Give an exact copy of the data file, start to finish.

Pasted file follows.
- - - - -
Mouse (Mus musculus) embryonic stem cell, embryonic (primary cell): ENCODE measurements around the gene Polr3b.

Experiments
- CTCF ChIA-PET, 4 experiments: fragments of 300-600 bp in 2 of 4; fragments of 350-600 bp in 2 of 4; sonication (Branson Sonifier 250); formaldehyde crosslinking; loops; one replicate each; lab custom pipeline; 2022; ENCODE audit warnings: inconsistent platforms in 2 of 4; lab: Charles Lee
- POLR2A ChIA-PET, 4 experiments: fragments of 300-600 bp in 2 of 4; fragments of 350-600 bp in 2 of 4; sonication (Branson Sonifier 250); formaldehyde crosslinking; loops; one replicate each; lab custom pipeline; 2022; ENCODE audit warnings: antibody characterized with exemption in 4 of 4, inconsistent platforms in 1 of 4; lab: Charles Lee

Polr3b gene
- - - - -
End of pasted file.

Mouse (Mus musculus) embryonic stem cell, embryonic (primary cell): ENCODE measurements around the gene Polr3b.

Experiments
- CTCF ChIA-PET, 4 experiments: fragments of 300-600 bp in 2 of 4; fragments of 350-600 bp in 2 of 4; sonication (Branson Sonifier 250); formaldehyde crosslinking; loops; one replicate each; lab custom pipeline; 2022; ENCODE audit warnings: inconsistent platforms in 2 of 4; lab: Charles Lee
- POLR2A ChIA-PET, 4 experiments: fragments of 300-600 bp in 2 of 4; fragments of 350-600 bp in 2 of 4; sonication (Branson Sonifier 250); formaldehyde crosslinking; loops; one replicate each; lab custom pipeline; 2022; ENCODE audit warnings: antibody characterized with exemption in 4 of 4, inconsistent platforms in 1 of 4; lab: Charles Lee

Polr3b gene